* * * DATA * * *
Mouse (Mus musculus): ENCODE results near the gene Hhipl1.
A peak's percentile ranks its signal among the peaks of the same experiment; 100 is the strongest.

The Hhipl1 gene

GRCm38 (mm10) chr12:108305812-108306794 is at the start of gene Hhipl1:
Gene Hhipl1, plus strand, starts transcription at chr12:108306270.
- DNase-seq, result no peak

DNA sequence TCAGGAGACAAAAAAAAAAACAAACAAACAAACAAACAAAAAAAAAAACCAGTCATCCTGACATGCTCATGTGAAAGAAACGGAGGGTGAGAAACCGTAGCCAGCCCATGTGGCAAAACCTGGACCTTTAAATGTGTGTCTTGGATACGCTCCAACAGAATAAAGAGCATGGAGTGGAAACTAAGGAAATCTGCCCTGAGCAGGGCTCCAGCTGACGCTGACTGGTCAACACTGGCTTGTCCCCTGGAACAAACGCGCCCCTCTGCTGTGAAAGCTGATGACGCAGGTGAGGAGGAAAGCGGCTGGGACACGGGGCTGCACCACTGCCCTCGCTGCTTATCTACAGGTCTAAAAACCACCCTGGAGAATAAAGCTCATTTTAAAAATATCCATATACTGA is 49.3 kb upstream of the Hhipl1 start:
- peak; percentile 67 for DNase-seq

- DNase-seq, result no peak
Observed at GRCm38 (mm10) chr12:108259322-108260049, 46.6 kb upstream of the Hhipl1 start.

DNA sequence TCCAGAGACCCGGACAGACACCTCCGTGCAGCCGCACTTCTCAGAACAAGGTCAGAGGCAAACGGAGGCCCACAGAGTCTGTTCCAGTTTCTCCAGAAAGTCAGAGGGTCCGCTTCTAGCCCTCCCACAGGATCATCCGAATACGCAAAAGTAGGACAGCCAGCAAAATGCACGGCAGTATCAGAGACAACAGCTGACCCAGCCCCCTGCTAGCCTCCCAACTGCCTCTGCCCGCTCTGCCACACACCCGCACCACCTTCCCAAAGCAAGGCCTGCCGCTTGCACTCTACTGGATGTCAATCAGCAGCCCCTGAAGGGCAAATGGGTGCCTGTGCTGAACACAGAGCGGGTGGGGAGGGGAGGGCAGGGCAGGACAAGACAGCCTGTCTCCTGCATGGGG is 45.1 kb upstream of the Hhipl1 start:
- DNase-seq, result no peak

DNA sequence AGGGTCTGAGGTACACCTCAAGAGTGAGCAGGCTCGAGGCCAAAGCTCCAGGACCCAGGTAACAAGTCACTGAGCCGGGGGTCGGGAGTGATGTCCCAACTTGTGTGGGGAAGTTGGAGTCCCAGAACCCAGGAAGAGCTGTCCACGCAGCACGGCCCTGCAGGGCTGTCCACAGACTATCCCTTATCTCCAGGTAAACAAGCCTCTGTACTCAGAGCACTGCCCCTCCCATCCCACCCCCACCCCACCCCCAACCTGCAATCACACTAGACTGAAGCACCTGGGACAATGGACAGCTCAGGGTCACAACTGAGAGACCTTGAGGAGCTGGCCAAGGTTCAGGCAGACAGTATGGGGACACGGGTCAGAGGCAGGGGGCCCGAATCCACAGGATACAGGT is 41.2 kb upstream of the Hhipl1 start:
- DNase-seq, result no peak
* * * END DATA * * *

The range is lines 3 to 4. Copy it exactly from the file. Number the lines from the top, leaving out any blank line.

The Hhipl1 gene

GRCm38 (mm10) chr12:108305812-108306794 is at the start of gene Hhipl1: